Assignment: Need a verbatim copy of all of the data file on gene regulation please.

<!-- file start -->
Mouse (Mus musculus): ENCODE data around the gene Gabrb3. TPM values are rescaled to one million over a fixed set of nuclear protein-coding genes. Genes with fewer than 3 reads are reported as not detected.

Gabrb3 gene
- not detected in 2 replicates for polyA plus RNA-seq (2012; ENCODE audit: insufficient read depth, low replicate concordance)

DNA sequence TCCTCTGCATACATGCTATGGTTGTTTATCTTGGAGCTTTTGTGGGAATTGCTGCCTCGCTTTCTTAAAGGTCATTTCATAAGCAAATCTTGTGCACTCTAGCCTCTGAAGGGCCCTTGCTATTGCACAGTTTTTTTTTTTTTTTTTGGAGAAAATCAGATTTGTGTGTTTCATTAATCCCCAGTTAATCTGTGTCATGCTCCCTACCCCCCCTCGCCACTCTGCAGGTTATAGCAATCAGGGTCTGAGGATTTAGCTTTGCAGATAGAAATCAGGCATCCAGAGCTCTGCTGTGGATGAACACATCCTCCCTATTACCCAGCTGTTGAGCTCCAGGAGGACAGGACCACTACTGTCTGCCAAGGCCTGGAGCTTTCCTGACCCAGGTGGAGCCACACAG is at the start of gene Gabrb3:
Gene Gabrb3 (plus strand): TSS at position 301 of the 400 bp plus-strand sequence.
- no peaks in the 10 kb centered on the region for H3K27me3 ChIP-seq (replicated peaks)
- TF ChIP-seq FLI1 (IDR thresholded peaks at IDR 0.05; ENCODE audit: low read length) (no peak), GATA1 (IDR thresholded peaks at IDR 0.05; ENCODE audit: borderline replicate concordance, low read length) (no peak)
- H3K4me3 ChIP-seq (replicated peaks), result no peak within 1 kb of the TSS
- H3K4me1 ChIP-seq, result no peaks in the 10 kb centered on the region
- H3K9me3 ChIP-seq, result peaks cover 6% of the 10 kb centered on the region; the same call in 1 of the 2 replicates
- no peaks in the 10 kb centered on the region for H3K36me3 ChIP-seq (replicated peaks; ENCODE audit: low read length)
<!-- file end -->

Mouse (Mus musculus): ENCODE data around the gene Gabrb3. TPM values are rescaled to one million over a fixed set of nuclear protein-coding genes. Genes with fewer than 3 reads are reported as not detected.

Gabrb3 gene
- not detected in 2 replicates for polyA plus RNA-seq (2012; ENCODE audit: insufficient read depth, low replicate concordance)

DNA sequence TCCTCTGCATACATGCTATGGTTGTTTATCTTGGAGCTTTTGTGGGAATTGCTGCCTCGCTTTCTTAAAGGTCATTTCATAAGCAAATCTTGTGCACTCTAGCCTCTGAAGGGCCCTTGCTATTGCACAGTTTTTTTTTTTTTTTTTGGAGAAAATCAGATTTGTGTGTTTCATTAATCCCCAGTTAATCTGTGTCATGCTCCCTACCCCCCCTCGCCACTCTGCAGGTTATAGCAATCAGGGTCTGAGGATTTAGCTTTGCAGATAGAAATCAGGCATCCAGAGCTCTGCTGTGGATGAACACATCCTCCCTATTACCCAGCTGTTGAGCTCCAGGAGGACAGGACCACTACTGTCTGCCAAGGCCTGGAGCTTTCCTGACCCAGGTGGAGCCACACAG is at the start of gene Gabrb3:
Gene Gabrb3 (plus strand): TSS at position 301 of the 400 bp plus-strand sequence.
- no peaks in the 10 kb centered on the region for H3K27me3 ChIP-seq (replicated peaks)
- TF ChIP-seq FLI1 (IDR thresholded peaks at IDR 0.05; ENCODE audit: low read length) (no peak), GATA1 (IDR thresholded peaks at IDR 0.05; ENCODE audit: borderline replicate concordance, low read length) (no peak)
- H3K4me3 ChIP-seq (replicated peaks), result no peak within 1 kb of the TSS
- H3K4me1 ChIP-seq, result no peaks in the 10 kb centered on the region
- H3K9me3 ChIP-seq, result peaks cover 6% of the 10 kb centered on the region; the same call in 1 of the 2 replicates
- no peaks in the 10 kb centered on the region for H3K36me3 ChIP-seq (replicated peaks; ENCODE audit: low read length)